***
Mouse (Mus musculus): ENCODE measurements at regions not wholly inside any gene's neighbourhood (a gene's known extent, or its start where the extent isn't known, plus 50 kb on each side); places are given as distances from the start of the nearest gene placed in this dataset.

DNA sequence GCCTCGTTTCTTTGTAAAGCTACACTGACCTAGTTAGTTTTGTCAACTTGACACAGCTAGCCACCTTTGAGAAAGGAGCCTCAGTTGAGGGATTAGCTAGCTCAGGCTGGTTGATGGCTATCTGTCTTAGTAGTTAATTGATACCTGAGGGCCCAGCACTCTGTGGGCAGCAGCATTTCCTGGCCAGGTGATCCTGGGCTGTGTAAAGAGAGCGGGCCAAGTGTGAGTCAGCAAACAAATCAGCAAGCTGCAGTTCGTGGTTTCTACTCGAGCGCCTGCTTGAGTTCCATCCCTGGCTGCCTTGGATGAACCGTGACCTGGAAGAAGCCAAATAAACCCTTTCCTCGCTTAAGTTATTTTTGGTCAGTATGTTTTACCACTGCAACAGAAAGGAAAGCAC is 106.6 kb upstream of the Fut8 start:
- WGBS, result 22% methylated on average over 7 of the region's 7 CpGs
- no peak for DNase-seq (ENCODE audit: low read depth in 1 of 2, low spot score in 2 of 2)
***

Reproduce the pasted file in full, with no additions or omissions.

Mouse (Mus musculus): ENCODE measurements at regions not wholly inside any gene's neighbourhood (a gene's known extent, or its start where the extent isn't known, plus 50 kb on each side); places are given as distances from the start of the nearest gene placed in this dataset.

DNA sequence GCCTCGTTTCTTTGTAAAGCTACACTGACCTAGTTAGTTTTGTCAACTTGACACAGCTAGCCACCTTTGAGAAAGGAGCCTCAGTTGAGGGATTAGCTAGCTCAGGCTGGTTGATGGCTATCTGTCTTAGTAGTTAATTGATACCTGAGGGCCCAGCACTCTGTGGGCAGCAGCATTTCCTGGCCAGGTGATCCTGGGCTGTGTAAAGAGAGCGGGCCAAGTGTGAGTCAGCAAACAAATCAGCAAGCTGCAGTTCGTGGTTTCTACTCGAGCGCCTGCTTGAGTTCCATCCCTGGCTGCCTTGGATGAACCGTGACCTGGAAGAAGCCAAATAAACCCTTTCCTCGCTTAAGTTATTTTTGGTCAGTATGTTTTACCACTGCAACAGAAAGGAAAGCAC is 106.6 kb upstream of the Fut8 start:
- WGBS, result 22% methylated on average over 7 of the region's 7 CpGs
- no peak for DNase-seq (ENCODE audit: low read depth in 1 of 2, low spot score in 2 of 2)